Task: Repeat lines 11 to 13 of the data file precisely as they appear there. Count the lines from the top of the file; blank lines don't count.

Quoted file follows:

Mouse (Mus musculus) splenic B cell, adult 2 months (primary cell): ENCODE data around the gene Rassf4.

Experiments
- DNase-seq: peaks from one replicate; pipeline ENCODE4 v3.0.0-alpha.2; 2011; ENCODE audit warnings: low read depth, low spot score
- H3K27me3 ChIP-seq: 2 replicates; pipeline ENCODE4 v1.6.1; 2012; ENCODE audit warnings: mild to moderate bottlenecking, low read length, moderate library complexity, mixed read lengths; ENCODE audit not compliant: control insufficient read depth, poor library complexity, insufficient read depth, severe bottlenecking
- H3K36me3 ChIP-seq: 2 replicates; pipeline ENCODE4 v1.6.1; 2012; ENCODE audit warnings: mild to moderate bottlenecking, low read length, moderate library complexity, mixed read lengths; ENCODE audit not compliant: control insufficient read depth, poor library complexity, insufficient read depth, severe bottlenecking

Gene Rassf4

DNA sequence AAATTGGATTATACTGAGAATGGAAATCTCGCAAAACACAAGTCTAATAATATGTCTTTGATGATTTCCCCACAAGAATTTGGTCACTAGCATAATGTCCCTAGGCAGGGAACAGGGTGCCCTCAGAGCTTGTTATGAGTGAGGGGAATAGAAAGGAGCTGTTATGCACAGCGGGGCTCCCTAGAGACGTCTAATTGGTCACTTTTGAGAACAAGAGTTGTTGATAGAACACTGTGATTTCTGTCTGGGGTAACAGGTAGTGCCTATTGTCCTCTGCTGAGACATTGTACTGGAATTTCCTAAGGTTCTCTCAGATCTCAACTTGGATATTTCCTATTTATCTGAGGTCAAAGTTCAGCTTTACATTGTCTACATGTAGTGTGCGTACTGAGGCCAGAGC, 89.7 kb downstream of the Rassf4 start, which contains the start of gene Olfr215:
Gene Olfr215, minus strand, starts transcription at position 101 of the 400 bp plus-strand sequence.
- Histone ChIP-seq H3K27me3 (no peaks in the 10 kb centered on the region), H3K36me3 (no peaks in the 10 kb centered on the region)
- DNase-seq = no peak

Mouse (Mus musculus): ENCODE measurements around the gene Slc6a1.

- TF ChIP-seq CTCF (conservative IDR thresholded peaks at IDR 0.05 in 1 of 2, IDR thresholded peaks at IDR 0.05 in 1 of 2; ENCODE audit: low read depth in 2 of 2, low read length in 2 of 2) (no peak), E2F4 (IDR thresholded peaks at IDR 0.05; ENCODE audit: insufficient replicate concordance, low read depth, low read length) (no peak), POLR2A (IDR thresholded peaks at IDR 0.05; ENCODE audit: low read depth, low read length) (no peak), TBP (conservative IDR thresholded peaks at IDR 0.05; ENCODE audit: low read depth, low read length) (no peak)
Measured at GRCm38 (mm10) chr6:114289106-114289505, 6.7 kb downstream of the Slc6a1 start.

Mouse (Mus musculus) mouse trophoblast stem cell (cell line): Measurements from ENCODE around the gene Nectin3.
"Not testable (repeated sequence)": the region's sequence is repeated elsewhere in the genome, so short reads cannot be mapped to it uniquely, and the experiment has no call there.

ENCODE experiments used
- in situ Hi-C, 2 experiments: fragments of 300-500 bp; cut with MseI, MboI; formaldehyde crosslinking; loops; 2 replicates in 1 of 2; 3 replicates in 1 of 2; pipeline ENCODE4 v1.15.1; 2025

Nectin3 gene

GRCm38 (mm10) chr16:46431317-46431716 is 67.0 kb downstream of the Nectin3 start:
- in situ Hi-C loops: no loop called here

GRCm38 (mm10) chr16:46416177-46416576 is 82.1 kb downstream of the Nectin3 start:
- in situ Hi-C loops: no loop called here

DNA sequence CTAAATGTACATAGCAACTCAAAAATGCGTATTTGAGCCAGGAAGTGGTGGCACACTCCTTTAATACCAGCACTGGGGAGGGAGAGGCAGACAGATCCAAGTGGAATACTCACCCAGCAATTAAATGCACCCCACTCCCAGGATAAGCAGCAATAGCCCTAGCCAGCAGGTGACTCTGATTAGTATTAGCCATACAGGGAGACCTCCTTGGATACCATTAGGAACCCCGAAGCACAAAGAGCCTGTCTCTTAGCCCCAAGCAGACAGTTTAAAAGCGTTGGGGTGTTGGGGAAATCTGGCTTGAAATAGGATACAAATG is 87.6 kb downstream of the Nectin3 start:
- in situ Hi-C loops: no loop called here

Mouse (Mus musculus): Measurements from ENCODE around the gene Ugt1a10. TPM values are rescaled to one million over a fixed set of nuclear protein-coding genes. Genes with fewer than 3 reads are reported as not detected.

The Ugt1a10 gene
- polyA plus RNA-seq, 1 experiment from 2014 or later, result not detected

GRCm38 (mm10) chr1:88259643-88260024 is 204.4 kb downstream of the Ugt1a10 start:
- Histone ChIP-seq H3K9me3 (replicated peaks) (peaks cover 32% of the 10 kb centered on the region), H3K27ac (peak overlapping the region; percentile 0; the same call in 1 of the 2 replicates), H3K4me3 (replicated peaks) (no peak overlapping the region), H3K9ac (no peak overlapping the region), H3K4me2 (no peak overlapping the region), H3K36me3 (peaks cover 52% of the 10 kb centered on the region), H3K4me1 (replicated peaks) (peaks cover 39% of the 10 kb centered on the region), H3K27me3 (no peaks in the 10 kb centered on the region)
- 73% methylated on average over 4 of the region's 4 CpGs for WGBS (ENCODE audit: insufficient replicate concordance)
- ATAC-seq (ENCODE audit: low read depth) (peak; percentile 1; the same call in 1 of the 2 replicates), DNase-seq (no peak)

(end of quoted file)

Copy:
Mouse (Mus musculus): ENCODE measurements around the gene Slc6a1.

- TF ChIP-seq CTCF (conservative IDR thresholded peaks at IDR 0.05 in 1 of 2, IDR thresholded peaks at IDR 0.05 in 1 of 2; ENCODE audit: low read depth in 2 of 2, low read length in 2 of 2) (no peak), E2F4 (IDR thresholded peaks at IDR 0.05; ENCODE audit: insufficient replicate concordance, low read depth, low read length) (no peak), POLR2A (IDR thresholded peaks at IDR 0.05; ENCODE audit: low read depth, low read length) (no peak), TBP (conservative IDR thresholded peaks at IDR 0.05; ENCODE audit: low read depth, low read length) (no peak)
Measured at GRCm38 (mm10) chr6:114289106-114289505, 6.7 kb downstream of the Slc6a1 start.